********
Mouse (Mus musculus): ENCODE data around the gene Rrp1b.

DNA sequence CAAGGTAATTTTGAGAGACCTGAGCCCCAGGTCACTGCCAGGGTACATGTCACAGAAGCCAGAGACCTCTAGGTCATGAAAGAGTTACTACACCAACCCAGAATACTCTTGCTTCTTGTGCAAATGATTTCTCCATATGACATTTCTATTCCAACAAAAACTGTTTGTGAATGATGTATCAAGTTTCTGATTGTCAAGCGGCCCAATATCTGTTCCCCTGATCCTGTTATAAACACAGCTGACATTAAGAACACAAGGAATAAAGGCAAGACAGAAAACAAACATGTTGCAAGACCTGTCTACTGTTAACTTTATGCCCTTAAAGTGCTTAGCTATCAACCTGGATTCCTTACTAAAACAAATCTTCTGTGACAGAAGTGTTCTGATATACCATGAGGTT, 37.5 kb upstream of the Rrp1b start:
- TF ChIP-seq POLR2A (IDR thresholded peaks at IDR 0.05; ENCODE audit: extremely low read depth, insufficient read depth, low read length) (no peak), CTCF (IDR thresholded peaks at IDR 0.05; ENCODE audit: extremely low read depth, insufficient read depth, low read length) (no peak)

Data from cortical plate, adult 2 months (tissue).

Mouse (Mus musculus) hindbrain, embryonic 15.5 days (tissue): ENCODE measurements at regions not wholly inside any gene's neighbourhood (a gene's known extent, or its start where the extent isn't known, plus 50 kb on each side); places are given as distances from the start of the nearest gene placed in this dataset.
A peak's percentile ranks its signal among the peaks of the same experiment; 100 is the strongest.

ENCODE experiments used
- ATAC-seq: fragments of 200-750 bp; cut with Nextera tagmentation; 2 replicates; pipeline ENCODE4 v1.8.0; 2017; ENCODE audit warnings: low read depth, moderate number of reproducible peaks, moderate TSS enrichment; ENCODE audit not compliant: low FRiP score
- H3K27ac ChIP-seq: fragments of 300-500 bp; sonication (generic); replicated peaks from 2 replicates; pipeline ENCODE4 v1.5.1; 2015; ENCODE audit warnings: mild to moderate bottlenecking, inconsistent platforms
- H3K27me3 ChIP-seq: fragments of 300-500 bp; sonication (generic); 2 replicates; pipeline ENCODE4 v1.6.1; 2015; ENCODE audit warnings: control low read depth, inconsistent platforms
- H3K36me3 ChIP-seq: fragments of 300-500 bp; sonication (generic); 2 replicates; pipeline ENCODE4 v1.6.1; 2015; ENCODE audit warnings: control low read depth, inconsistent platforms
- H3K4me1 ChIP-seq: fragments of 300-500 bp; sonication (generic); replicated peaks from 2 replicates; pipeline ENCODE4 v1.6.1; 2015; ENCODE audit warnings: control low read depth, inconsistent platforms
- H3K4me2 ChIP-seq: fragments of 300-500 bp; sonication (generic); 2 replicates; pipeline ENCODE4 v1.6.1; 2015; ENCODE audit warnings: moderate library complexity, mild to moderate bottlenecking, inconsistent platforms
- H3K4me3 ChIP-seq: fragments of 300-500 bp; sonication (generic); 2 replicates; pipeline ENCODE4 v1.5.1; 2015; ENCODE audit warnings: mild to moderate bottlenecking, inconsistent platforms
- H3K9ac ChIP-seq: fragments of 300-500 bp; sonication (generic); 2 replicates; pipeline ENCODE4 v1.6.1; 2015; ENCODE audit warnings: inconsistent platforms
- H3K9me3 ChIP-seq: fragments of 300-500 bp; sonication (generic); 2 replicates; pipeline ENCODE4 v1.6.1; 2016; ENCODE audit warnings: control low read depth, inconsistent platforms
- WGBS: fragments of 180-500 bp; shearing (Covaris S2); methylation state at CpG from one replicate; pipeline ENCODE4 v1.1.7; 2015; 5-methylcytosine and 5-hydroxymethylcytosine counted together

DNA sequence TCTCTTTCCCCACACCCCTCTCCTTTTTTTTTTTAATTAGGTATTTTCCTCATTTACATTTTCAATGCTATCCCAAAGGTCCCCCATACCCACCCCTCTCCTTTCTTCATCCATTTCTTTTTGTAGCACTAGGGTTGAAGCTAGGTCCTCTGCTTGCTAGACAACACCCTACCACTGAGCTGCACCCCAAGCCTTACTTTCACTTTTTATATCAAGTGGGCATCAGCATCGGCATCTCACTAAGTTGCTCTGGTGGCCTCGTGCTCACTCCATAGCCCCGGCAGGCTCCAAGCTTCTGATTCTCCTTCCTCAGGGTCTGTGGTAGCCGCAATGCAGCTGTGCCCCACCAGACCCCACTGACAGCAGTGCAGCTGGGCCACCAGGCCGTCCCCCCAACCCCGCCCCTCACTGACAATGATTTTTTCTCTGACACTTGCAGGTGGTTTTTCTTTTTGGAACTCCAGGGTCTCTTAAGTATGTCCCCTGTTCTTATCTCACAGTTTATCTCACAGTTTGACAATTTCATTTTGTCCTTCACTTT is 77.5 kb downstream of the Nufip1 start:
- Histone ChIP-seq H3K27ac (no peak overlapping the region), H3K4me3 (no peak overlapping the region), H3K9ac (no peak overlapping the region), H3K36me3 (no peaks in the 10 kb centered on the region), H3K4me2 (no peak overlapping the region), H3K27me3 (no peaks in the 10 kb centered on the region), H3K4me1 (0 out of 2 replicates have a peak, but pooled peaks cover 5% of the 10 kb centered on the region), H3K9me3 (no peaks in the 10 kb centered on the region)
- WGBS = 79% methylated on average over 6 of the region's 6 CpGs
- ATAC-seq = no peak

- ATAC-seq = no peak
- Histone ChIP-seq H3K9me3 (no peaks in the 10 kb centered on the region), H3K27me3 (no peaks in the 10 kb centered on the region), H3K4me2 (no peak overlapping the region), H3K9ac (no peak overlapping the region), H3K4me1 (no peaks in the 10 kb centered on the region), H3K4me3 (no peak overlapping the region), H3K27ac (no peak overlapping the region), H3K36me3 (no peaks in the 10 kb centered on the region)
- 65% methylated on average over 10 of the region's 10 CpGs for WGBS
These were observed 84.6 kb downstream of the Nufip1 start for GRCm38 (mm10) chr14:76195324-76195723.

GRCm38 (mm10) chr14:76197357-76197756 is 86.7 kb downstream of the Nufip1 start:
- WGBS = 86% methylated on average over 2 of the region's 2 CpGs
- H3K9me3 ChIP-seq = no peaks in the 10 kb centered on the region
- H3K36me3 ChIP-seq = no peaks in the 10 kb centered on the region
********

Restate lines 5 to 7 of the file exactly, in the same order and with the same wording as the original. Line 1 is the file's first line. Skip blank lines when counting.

Mouse (Mus musculus) hindbrain, embryonic 15.5 days (tissue): ENCODE measurements at regions not wholly inside any gene's neighbourhood (a gene's known extent, or its start where the extent isn't known, plus 50 kb on each side); places are given as distances from the start of the nearest gene placed in this dataset.
A peak's percentile ranks its signal among the peaks of the same experiment; 100 is the strongest.

ENCODE experiments used